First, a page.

Nurses will routinely perform postpartum checks during your stay. Checks include your temperature, pulse and blood pressure. Nurses also will assess the firmness of your uterus, assess your perineal area and ask if your legs feel tender. Nurses will assess your breasts for tenderness or fullness and your nipples for tenderness or other concerns. If you have had a cesarean section birth, your lungs, bowel sounds and incision also will be assessed.
Pain management Mayo Clinic Health System believes every patient has a right to pain relief and is committed to assisting you with pain management. Using a "0–10" pain scale, your nurses will ask you to describe your pain, and the effectiveness of medications and other comfort measures. You may request oral pain pills for discomfort according to your provider's orders, as needed.
Vaginal delivery recovery The following outlines the recovery process:
The provider usually orders oral pain medication every four to six hours, as needed.
You will be encouraged to empty your bladder within the first two to three hours after delivery.
You may find that tub baths are comforting for the perineal area. Your room has a private bathtub and shower, and you're encouraged to sit in the tub for 15 to 20 minutes two to four times per day.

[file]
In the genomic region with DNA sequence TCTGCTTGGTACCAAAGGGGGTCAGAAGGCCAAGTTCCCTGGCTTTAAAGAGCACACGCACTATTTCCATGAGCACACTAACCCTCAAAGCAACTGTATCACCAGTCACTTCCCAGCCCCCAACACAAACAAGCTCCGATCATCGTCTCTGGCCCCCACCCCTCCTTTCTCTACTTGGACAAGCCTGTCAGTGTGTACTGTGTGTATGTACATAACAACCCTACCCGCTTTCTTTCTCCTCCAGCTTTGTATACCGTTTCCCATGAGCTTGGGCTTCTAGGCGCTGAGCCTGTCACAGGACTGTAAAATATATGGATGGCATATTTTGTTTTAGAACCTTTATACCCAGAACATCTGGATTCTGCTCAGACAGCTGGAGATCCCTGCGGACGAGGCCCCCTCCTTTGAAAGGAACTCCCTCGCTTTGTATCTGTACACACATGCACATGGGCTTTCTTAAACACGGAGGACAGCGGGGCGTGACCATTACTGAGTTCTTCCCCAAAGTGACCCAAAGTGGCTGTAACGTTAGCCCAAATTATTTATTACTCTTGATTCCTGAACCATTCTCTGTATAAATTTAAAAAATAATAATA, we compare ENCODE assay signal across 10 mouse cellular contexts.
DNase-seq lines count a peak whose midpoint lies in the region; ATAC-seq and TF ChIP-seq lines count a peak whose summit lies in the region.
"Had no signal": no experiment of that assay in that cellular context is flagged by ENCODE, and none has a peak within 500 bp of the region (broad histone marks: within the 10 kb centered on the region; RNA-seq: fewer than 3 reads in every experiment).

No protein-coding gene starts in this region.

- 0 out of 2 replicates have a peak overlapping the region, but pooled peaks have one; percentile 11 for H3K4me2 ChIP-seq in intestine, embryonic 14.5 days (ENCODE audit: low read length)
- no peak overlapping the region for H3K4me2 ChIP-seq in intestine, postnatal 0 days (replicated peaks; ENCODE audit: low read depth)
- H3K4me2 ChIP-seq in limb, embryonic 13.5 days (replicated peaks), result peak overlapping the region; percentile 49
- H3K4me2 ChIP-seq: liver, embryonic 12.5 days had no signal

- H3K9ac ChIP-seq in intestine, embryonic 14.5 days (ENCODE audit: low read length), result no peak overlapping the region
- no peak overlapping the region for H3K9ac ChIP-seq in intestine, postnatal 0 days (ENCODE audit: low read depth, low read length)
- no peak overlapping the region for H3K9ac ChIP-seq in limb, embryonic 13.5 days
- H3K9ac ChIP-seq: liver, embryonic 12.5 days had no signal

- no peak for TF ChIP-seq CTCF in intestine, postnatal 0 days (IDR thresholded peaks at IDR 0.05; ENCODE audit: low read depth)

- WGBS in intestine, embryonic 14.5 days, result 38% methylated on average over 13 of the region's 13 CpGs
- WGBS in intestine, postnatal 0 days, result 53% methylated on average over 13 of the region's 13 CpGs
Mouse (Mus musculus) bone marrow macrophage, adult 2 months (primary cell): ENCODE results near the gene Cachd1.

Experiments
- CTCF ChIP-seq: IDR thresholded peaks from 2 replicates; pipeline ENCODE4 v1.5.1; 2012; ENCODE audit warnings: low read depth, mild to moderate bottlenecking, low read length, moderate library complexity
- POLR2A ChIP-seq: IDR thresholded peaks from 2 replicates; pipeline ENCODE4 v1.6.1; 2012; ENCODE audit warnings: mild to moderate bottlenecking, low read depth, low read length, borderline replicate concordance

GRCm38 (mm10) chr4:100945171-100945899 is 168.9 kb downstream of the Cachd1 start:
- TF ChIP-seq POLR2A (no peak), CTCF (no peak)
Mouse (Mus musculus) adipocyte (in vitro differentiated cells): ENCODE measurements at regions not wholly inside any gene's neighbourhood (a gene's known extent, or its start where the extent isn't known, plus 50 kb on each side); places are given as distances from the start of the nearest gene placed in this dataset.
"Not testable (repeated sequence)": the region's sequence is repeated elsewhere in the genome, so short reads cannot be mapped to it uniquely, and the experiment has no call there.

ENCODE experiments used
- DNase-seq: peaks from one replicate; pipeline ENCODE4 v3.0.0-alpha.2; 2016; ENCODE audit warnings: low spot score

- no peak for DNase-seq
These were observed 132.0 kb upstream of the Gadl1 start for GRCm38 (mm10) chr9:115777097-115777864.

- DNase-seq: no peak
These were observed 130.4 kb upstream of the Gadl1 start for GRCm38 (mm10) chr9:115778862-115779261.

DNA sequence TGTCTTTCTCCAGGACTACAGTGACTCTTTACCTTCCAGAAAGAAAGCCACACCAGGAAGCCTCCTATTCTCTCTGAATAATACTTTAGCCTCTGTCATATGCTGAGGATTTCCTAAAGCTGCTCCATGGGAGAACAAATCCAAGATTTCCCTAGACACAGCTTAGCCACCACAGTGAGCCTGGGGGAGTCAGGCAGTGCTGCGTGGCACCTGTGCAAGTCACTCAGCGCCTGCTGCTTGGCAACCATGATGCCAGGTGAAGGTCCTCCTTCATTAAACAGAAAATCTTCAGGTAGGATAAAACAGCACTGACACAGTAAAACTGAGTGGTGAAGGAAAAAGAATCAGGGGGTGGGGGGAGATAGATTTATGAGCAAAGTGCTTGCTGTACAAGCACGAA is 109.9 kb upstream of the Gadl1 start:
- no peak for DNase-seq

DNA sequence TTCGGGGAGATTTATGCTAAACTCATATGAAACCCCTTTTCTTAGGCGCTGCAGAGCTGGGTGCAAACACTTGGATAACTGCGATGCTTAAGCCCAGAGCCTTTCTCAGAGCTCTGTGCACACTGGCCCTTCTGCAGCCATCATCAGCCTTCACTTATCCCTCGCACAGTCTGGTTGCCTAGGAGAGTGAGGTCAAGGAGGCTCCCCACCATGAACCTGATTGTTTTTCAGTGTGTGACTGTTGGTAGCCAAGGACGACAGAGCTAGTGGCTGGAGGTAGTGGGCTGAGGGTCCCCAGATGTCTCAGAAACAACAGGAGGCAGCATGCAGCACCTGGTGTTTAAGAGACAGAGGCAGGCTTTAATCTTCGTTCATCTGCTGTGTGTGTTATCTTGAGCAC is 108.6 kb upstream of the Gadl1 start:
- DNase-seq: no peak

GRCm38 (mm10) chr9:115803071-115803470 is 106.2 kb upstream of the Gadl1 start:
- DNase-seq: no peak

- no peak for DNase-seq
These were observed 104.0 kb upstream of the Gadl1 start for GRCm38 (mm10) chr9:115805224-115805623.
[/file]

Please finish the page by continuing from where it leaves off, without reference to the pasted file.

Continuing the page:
You are encouraged to walk around as soon as you can safely do so. Call for help if you have any concerns, become lightheaded or if you'd just like someone there.
C-section birth recovery The following outlines the recovery process:
The provider may order a long-acting pain medication included in the spinal anesthetic. Another option may be a patient-controlled analgesia pump, which allows you to self-administer medications through your IV as you need . The day after a C-section birth, most women transition to pain pills.
You will have a urinary catheter for several hours after surgery. You will be encouraged to try to empty your bladder within the first two hours of the catheter's removal.
You are encouraged to shower the day after your surgery and daily thereafter.
You are encouraged to move about in bed as soon as possible. You will be helped to sit at the edge of your bed as soon as you are able. Activity will help your body heal, your bowels to start working again and prevent complications.
Your labor partner is welcome to purchase a meal and join you to eat.
Caring for baby Nursing staff will be available to help you learn how to care for your baby. Feeding, diapering, bathing and tending to your baby's needs in the hospital helps you get to know your baby and develop confidence in your parenting skills. Let your care team know your needs so team members can discuss what is important to you.
Breastfeeding The nurses who care for you are available to assist you with breastfeeding needs. Nurses with specialized training in lactation are available to assist if feeding problems arise. They are also available for outpatient consultation once you go home.